Show Your Horse You Care on Valentine’s Day

By Robin Foster, PhD, CAAB, IAABC-Certified Horse Behavior Consultant as published on The Horse

“What do horses value, need, and desire most? Friends, forage, and freedom, of course!”

Equine photographer Terry Fitch of Wild Horse Freedom Federation with several members of the rescued Fitch herd ~ photo by R.T. Fitch

Equine photographer Terry Fitch of Wild Horse Freedom Federation with several members of the rescued Fitch herd ~ photo by R.T. Fitch

Valentine’s Day is an occasion for exchanging gifts and celebrating time with a special sweetheart, so be sure to give your equine valentine a gift he or she will truly appreciate.

What do horses value, need, and desire most? Friends, forage, and freedom, of course!1 Most horses have access to a warm blanket and clean stall, but stable management practices can restrict how much time a horse spends with other horses, how often and what type of food they eat, how much freedom they move about, and the activities in which they participate. Below are a few fun Valentine’s Day gift ideas that will help your horse meet her need for friends, forage, and freedom.

Friends—The “Perfect Date” Package

Horses are highly social and generally drawn to other horses. One gift suggestion is to set up the perfect date for your horse with an equine friend. If the date is with a familiar friend, they can be turned out together in a pasture or arena to socialize, and to spend time mutually grooming, playing, or simply grazing side-by-side. If the date is with a new equine acquaintance, to be safe, they should greet each other over a gate or barrier. Exercise caution when first introducing any horses and watch their body language carefully; some horses might kick, strike out, or bite. If your horse has not been properly socialized, or if meeting-up with another horse isn’t possible, then spending quality time with a trusted human friend would be a perfect backup date.

Forage—A “Be Mine” Fruit ‘N’ Feed Bowl

Most healthy horses love to eat! February 14 is also known as the Feast of Saint Valentine, so express your love with the gift of grub. Many stabled horses are fed a narrow diet on a fixed schedule, but under natural free-ranging conditions, horses consume a varied diet and will graze for up to 20 hours a day. A slow-feed haynet is a gift that will stretch-out your horse’s feeding time and has lasting value.

Most horses also appreciate a tasty treat from time to time. They prefer nutritious, sweet-tasting feed, and tend to choose coconut and banana flavors over cinnamon and spearmint.2 Anyone with basic kitchen skills could whip up something special for an equine valentine, such as heart-shaped oat, molasses, and banana biscuits, or a “Be Mine” fruit ‘n’ feed bowl. To prepare the bowl, start with your horse’s regular feed or hay cubes, then mix in sliced bananas, apples, carrots, and strawberries—the distinctive Valentine’s Day ingredient. These treat recipes can be easily modified to meet dietary restrictions.

Freedom—The “Choose Your Activity” Gameboard

Freedom means being able to move without restraint or confinement, as well as having choice about how to spend time in different activities.3 A Valentine’s Day gift any horse would appreciate is extra turnout time, with an at-liberty to run, romp, and roll. Working horses might be especially grateful for the gift of freedom, since certain jobs can be a source of stress.4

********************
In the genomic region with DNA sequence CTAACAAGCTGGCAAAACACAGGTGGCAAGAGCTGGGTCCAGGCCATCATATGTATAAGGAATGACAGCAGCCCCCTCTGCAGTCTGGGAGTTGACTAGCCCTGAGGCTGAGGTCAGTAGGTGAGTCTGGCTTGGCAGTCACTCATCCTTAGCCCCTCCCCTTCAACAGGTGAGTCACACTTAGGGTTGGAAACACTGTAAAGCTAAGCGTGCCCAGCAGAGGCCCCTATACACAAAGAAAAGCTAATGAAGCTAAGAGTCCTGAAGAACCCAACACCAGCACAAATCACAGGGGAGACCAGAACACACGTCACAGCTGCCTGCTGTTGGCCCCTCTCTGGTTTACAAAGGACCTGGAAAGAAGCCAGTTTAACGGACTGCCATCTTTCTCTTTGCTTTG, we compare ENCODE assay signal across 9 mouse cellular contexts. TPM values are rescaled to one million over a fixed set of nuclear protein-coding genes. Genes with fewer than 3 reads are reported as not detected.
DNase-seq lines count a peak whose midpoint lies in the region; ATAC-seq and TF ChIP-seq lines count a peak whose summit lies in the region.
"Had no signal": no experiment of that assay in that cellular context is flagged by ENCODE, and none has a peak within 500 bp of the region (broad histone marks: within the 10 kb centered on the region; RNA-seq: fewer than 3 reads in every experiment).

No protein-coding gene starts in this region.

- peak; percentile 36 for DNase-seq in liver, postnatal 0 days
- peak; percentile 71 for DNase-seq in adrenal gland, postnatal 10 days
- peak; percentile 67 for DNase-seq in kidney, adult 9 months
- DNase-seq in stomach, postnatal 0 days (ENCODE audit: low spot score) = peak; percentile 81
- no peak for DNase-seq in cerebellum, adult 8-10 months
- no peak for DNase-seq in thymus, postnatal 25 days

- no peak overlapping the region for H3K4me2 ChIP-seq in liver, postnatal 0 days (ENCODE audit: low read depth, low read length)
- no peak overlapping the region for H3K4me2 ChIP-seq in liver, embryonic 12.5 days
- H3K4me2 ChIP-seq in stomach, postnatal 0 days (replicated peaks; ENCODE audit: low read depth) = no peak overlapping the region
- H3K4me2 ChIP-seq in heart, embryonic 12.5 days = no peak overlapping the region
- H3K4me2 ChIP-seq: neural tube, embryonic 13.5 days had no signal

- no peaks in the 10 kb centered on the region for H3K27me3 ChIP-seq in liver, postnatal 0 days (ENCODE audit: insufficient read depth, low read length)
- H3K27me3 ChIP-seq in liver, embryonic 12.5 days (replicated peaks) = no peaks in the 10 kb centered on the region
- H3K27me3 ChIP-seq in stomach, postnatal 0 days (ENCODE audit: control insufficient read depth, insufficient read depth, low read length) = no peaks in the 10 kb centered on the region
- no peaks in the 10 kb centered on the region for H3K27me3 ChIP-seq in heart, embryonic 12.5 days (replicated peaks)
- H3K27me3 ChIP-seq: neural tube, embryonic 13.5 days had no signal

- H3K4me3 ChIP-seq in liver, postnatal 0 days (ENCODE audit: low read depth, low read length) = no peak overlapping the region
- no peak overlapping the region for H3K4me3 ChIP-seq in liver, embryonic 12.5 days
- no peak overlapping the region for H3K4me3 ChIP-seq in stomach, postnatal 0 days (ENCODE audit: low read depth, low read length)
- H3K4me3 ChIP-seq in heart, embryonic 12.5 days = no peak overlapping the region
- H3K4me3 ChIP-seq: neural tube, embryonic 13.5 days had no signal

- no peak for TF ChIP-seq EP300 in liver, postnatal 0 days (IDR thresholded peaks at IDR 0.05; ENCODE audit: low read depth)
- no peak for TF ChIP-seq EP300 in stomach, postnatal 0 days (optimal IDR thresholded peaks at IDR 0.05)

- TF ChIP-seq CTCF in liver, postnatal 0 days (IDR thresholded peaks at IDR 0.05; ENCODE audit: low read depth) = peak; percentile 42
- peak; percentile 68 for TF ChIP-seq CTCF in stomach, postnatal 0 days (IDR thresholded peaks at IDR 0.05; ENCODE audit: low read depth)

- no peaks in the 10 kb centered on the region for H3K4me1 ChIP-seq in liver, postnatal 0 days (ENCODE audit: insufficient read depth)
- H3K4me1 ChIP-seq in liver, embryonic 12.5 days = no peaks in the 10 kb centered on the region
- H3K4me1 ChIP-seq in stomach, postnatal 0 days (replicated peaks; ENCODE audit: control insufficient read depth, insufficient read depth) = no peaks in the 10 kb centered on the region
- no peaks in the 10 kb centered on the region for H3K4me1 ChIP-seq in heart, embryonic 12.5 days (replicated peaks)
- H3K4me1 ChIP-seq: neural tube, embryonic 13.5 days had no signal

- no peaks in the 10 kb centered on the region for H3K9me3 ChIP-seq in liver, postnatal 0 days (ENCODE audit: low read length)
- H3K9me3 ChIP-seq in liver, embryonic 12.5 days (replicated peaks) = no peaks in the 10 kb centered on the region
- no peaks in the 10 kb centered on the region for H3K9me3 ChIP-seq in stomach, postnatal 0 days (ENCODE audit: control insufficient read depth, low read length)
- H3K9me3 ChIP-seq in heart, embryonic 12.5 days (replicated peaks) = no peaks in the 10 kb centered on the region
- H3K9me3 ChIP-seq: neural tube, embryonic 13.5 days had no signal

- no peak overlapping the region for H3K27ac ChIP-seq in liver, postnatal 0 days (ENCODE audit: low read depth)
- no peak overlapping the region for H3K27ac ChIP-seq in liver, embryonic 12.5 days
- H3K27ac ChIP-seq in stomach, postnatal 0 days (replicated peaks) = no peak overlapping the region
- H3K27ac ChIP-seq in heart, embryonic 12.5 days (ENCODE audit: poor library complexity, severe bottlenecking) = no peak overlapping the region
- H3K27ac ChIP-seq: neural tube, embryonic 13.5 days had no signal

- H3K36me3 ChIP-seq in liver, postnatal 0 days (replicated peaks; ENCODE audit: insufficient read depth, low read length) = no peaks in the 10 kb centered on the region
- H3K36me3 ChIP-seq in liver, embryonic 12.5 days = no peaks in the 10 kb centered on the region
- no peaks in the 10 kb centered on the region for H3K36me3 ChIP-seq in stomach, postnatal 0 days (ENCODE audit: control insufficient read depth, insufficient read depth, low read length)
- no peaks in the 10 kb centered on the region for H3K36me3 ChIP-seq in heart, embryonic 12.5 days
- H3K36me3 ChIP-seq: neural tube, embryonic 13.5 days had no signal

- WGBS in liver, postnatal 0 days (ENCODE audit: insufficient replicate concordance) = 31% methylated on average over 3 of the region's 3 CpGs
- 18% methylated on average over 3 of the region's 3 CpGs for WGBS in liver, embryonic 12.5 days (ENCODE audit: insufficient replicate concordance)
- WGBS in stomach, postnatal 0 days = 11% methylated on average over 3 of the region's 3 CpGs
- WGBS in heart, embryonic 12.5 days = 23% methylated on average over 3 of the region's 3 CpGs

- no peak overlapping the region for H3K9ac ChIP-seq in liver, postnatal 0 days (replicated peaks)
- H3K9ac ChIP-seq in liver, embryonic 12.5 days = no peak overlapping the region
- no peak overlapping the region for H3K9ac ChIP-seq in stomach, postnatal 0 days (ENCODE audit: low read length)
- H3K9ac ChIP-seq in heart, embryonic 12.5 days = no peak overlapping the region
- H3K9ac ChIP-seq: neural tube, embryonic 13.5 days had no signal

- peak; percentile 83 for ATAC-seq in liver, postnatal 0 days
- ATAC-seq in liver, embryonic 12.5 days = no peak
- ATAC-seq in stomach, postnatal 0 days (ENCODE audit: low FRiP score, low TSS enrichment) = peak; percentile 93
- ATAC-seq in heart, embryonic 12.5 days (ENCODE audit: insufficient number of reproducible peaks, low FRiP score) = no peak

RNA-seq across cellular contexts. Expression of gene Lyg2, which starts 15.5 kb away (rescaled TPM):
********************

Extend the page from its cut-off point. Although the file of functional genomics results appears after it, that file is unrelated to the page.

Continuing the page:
For Valentine’s Day, I gave my horse a “Choose Your Activity” gameboard. The idea came from a scientific study in which horses learned to approach and touch symbols on a board to communicate their preference for wearing a blanket, or not; horses were more likely to choose to wear a blanket during cold, wet and windy weather.5 Using the same approach, my horse is learning to choose an activity by touching one of the symbol options. Learning to use the gameboard can take several weeks, but the positive reinforcement training is itself an enjoyable exercise. Activity symbols for “massage” and “carrot-stretches” are on my horse’s gameboard—what does your horse like to do?

Closing Remarks

If your current boarding facility doesn’t allow ad libitum access to friends, forage, and freedom, consider how you can give your horse the ultimate Valentine’s Day gift: Talk to you barn owner about making management practice changes, or even relocate to a different facility. However, if you’re already satisfied that your horse’s needs are met, why not open your heart and give back on Valentine’s Day by spending time a local equine rescue and sharing your love with horses in need?

Cupid Shot an Arrow for the Wild Horses and Burros

by R.T. Fitch ~ President of the Wild Horse Freedom Federation (WHFF)

Valentine’s Day was a Hit for both Horses and Humans

It is rare that we can look back over a week that has passed and find more good news than bad but in reviewing the past week, there have been a lot of good things that have occurred for the wild horse and burro advocacy that should not go unrecognized.

Upfront a surprise gift was granted to us on the 14th with the ruling from the 9th District Court of Appeals which pounced on the fact that Laura Leigh’s First Amendment appeal was validated and will be sent back to the Reno, NV courtroom as her complaint was not moot and the local circuit Judge may not have best protected her free press rights under the First Amendment.